Serdar Kutucu has long been a figure within the hospitality industry. For 12 years he worked with the team at Design Hotels before eventually being elevated to COO. And it was here where Kutucu first recognized something was lacking in modern hospitality. Spearheading a hospitality-related experience division, Kutucu began to see, through a series of small projects, the formation of many nourishing practices that would eventually develop into a tradition and philosophy for later endeavors.
“We saw the world of hotels getting boring, and [those concepts] gave us more of an appetite to do our own places,” he says.
Enter Slow Hospitality Management. Launched in 2019 by former Design Hotels CEO and cofounder Claus Sendlinger, their first venture includes La Granja, a working farmstead and hospitality project in Ibiza devoted to discourse on farming and food, and Tulum Treehouse, the five-room guesthouse in Mexico that facilitates exchanges between artisans, chefs, farmers, and designers to preserve Mexican craft traditions.
Here, Kutucu, now CEO of the Berlin-based company, talks about Slow’s mission to build a more conscious and holistic type of hospitality.
Introducing the Slow Approach to Holism to Hospitality
How did you and Claus Sendlinger conceive Slow?
It started about five or six years ago as a thought experiment. With the power of Design Hotels, we were taking over hospitality places and converting them into pop-ups with strong programming around different topics. These pop-ups taught us what we liked about hospitality and what the consumer wants. One of these places was La Granja in Ibiza and the other was Tulum Treehouse in Mexico. With those flourishing and growing a community, we felt we should form a business based on this model.
How do you define Slow?
It relates to the slow food movement, which is about making sure food is sourced locally and grown in an organic, biodynamic way. That is a philosophy that can be applied to many industries, but we hadn’t seen it being integrated in hospitality. We look at the concept, a place, and an experience and consider all implications around that. We want to show the holistic picture.
How does Sofi bakery reflect Slow’s hospitality philosophy?
We’re working on the [Marina Marina] development in Berlin, where we will have a multi-tiered restaurant concept helmed by Danish chef and restaurateur Frederik Bille Brahe. Because this restaurant is still in development, we created Sofi, a satellite space in the center of Berlin. We wanted to create a bar, but Frederik insisted on a bakery. He said, ‘Trust me, I’m going to bake the healthiest and best bread in town.’ In fact, he did just that.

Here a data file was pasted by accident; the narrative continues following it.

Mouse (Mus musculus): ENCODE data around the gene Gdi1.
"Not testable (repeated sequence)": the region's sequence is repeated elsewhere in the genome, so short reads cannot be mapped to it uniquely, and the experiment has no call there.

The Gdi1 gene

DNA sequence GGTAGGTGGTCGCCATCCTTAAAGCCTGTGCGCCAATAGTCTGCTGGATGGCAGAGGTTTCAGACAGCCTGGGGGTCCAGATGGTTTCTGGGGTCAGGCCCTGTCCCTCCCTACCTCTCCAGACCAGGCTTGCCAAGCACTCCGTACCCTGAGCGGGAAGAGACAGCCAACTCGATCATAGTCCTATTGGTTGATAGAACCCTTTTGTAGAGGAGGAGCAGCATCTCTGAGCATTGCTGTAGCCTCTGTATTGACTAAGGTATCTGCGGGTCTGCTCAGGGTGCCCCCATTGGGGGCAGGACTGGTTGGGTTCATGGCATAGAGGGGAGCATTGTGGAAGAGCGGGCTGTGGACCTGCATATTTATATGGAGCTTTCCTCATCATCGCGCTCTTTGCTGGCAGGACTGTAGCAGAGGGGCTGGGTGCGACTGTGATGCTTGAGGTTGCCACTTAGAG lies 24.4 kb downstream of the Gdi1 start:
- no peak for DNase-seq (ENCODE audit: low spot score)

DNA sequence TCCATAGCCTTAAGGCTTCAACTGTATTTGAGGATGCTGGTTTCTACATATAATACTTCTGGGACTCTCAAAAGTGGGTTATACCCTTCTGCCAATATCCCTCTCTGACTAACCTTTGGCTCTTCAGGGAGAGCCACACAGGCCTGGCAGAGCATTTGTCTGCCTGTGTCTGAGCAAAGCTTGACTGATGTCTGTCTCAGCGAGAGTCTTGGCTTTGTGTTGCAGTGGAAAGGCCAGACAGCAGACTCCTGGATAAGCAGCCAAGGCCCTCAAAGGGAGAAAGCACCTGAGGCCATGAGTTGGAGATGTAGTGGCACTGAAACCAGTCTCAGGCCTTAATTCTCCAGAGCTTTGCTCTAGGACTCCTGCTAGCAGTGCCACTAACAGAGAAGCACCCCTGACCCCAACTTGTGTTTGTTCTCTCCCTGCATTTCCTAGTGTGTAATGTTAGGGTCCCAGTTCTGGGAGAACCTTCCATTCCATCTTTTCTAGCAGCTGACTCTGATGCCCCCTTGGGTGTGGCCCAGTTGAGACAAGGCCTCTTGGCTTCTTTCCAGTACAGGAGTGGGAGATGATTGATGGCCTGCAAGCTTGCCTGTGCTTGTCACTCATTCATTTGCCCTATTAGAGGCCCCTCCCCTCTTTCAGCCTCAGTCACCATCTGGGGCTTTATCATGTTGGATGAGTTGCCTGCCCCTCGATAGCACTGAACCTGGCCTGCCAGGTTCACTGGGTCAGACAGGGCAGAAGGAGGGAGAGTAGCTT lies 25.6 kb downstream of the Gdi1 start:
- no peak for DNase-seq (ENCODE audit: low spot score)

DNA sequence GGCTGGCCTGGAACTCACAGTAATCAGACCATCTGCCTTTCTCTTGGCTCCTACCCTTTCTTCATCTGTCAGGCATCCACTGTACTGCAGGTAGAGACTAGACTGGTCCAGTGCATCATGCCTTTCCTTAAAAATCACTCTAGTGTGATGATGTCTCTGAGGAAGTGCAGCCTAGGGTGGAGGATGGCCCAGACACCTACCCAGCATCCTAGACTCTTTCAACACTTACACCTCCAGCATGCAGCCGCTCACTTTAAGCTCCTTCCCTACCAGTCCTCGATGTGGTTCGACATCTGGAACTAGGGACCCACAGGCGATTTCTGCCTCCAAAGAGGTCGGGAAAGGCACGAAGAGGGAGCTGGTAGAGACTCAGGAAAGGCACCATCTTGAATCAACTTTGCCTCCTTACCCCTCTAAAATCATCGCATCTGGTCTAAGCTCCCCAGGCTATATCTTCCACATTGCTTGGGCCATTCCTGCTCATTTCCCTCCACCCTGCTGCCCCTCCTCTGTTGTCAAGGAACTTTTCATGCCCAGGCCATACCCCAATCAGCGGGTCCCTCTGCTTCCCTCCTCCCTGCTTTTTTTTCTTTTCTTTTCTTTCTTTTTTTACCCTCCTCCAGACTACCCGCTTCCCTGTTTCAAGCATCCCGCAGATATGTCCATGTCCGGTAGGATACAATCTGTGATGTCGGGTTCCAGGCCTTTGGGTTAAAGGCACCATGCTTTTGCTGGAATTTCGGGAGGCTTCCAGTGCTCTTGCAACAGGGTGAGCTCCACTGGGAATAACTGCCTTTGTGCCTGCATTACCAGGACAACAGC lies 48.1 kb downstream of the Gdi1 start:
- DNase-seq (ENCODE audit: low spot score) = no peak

We created a bakery [and open workshop] concept in a courtyard in Mitte. Our bakers start at 7 a.m., and they bake until early afternoon, which means whenever the bakery is open, the workshop is up and running and you can watch the bakers. The strategy behind it is to bring the Sofi community closer to what is happening [at the hotel development] until we have our final restaurant.
Tell us more about the Marina Marina development, located at the site of the Weimar-era Spree River baths in Berlin’s Rummelsburg neighborhood.
We’re developing an entire campus with offices, studio spaces, 42 hotel rooms, two restaurants, and an event space. Neo-Brutalist architect Arno Brandlhuber is handling the hotel building, Austrian architect Monika Gogl will be leading the interiors, and German firm Dreimeta is converting a landmark building into the two restaurants. The restaurants will be ready by the end of next year; the hotel will follow in 2023. Our aim is to establish a Slow Academy that offers classes around the Slow movement all year round and that [will also train] our internal teams. We want to partner with different institutions from around the world to exchange ideas of how we live, work, and travel in the future.
How do you differentiate Slow from other hospitality companies?
We’re not trying to differentiate ourselves from anything. We’re doing the things that we trust are the right way to do things. Design and sustainability are not the only topics we want to communicate. Our values are based on protecting the heritage of hospitality and preserving a regenerative approach to it.
We don’t want to be a place for everyone. We want to work with and bring in people who share our vision and values but who are also attracted to good design and a good story of heritage. Our dream is that in few years there is a loyal community that is traveling among all our places.
What do you want guests to take away from Slow properties?
Our aim is that our guests leave our places feeling healthier, wealthier, happier, and having memories they take with them for many years to come. That requires a very honest and transparent approach. It shouldn’t be just talk, we also have to walk the walk.
Another version of this article originally appeared on our sister site Hospitality Design.